Christianity and the Political Process
A Book Review by Tolly Kizilos
The author of this well organized and carefully researched book encourages Christians to continue being involved in the political process as they have been since the times of the early Church. "When Christians seek to exclude politics from their thinking, they are bound to distort their theologies for politics is an inescapable aspect of human existence, with direct relevance to the divine/human encounter," the author warns. Cynicism about the role of government goes against a Christian's responsibility to improve the world. God has many ways of providential action in the world, and we cannot presume to exclude politics, nor can we cease being His instruments in this field.
But what kinds of politics should a Christian have? We all know that there are great differences between the pacifist Quakers, the ultra-conservative Jerry Falwell and other Fundamentalists and some of us, in other Churches. The author distinguishes the perspectives of present-day Christians into five groups: 1) Christian Pacifist and Anarchist Perspectives; 2) Christian Liberationist Perspectives; 3) Neo-conservative Christian Perspectives; 4) Evangelical Perspectives: Right and Left, and 5) Mainstream Liberal Christian Perspectives.
1) Christian Pacifist and Anarchist Perspectives: Christians in this group hold that contemporary problems cannot be solved through politics. The only thing Christians can do is to bear witness -- be the "odd people who instead of doing like the others, i.e. hating one another for political reasons, are full of love for one another . . ."
3) Neo-conservative Christian Perspectives: This group of Christians defends "the limited state," believing "that the state is not the whole society." The author acknowledges some beneficial influences of this viewpoint to the political landscape, but ultimately he sees a fundamental flaw: "Neo-conservatives are better at law than grace and grace, more than law, is where God, as revealed in Christ, is to be found."
4) Evangelical Perspectives: Evangelicals of the Right are what the media call "fundamentalist Christians" or "the religious right," and their political views are very conservative. A basic drive for this group is to translate biblical commandments literally into contemporary American law. "Social progress comes with the accumulation and development of wealth . . . which is a product of work and thrift, in short, of character." They challenge what is perceived to be the dominant parallel religion of secular humanism. Cal Thomas and Ed Dobson, former leaders of Falwell's Moral Majority, have challenged the religious right's political behavior for its lusting after power: "Power," writes Thomas, "is the ultimate aphrodisiac . . ."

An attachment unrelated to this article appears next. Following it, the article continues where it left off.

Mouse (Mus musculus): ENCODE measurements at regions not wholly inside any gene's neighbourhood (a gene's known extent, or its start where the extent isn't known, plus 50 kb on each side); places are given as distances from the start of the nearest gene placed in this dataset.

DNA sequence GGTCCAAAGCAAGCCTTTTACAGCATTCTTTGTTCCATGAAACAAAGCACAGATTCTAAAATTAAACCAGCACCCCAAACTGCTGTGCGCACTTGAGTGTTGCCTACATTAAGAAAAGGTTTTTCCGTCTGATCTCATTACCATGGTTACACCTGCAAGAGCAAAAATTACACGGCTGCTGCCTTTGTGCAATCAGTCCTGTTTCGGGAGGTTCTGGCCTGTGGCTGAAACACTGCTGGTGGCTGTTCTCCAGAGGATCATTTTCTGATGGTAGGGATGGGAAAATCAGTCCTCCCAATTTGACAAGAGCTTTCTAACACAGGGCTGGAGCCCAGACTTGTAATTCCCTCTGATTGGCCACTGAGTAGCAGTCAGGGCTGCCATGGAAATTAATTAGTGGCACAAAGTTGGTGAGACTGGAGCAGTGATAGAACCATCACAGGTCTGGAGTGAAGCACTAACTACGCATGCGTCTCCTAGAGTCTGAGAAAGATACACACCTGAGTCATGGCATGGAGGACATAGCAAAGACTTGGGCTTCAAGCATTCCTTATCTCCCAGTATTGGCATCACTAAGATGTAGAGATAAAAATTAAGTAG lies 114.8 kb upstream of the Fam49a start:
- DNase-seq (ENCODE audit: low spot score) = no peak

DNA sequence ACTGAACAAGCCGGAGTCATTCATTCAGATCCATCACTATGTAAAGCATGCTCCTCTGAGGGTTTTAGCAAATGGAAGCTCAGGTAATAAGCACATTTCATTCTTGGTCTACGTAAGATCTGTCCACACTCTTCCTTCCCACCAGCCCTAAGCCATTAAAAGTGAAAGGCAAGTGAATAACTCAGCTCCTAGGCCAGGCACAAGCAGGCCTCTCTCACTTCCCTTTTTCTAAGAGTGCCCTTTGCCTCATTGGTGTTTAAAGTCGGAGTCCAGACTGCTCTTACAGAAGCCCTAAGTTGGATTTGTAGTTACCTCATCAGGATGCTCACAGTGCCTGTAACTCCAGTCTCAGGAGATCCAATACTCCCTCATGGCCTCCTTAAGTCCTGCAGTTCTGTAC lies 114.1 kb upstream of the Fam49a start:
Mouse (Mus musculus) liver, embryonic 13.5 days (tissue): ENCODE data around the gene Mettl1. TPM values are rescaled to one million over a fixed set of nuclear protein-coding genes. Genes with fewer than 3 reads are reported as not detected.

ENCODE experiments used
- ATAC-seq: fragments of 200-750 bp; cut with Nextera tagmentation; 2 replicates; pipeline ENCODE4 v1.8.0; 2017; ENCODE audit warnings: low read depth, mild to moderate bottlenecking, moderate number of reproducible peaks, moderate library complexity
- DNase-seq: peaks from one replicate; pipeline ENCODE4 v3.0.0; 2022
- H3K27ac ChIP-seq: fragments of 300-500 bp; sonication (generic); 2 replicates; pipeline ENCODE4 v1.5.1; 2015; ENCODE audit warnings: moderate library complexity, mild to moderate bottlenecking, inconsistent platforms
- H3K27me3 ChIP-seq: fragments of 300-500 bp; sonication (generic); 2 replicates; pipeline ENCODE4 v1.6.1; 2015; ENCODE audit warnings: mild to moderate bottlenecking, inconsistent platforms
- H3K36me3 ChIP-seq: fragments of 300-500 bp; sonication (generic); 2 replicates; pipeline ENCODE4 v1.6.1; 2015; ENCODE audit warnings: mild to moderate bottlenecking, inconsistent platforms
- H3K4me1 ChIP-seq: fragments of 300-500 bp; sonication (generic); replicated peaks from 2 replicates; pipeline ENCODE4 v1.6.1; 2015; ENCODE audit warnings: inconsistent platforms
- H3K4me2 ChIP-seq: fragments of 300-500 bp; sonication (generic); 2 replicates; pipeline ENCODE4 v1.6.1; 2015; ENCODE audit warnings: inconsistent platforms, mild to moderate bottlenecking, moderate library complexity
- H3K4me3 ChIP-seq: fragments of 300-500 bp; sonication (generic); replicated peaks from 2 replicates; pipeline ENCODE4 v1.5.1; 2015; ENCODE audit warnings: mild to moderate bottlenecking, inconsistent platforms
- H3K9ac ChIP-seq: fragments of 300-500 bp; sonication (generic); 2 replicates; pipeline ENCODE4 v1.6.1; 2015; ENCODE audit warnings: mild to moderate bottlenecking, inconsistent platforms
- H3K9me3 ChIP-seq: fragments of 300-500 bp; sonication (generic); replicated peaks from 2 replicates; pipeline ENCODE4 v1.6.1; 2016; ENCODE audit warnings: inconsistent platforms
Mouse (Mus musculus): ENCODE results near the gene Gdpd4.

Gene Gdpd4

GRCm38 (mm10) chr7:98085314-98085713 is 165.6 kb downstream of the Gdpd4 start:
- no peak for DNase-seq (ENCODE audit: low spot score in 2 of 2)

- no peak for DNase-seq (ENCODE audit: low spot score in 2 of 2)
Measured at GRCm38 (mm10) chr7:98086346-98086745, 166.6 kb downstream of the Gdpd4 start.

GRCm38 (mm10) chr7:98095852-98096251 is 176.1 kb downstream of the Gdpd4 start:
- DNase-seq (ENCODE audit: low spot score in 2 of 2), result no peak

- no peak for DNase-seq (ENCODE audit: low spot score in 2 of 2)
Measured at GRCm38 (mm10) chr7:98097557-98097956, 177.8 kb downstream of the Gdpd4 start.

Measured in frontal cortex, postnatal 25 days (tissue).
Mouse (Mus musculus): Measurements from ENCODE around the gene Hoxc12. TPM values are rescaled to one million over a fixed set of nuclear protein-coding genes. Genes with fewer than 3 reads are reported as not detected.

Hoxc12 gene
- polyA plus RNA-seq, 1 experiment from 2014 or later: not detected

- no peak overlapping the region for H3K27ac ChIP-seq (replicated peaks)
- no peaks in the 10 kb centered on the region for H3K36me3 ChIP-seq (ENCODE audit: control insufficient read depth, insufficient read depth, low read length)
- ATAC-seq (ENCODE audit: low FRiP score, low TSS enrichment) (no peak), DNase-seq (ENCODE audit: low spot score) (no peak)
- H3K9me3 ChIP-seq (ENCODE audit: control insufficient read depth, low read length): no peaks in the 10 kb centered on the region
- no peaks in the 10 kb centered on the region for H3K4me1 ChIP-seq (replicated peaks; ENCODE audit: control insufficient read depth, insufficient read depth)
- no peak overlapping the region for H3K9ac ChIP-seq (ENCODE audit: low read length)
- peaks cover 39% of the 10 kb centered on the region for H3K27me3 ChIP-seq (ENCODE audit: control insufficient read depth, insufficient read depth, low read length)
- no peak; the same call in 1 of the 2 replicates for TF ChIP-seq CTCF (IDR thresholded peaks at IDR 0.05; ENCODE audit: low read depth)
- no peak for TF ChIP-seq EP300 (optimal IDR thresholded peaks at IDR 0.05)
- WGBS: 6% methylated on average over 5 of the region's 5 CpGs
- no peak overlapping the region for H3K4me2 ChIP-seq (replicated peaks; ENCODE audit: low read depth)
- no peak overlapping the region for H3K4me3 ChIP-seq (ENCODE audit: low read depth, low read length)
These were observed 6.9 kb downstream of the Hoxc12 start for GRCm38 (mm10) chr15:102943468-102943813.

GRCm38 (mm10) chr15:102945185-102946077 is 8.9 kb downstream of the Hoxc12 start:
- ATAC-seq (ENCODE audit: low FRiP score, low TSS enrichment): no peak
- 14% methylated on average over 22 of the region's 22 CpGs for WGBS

Evangelicals of the Left adhere to a conservative theology while pressing for a more liberal political agenda. Tony Campolo, Jim Wallis and others criticize the Evangelical Right's "narrow, right-wing partisanship. Wallis reminds us that "the Bible insists that the best test of a nation's righteousness is how it treats the poorest and most vulnerable in its midst." The Evangelical Left has a lot in common with the Mainstream Liberals, the last group we'll examine.
5) Mainstream Liberal Christian Perspectives: The Christians of this group believe that "biblical thought is quite aware of oppressive forces against which the government must act." "Justice often requires an expanded role for the state."
The theological perspective of this group, influenced by the great theologian Reinhold Niebuhr, recognizes that human beings are both good and evil.. These views are quite apart from the evangelical right. Mainstream Liberals have a generally positive view of government and espouse a variety of specific reforms: for civil rights struggles; against poverty and unemployment and for public welfare, job training , a more progressive tax structure and adequate health care for all. At the international level, mainstream liberals support disarmament negotiations, an increased role for the United Nations, more generous foreign aid, pressure for human rights, greater regulation of multinational corporations and trade policies that better serve the developing countries.
In contrast with the neo-conservatives, mainstream liberals welcome change in response to new problems. "Traditional practice and wisdom may indeed be valuable, but tradition is dynamic and ongoing. It changes and develops. And wisdom has never been confined to one tradition or period of the past."
The author identifies himself as a mainstream liberal Christian, and his book contains not only the taxonomy I sketched above, but also a lot of useful insights on many issues with which we struggle today. Among these issues are Church/State relations, the state and criminal justice, legislating social morality, and God's activity within and beyond human history. The author is a senior minister in the Methodist Church and has taught Ethics at Wesley Theological Seminary. His book is a must reading for any Christian who strives for integration of biblical teachings with a citizen's duties.
(Originally posted October 2003; reformatted 20 May 2008)
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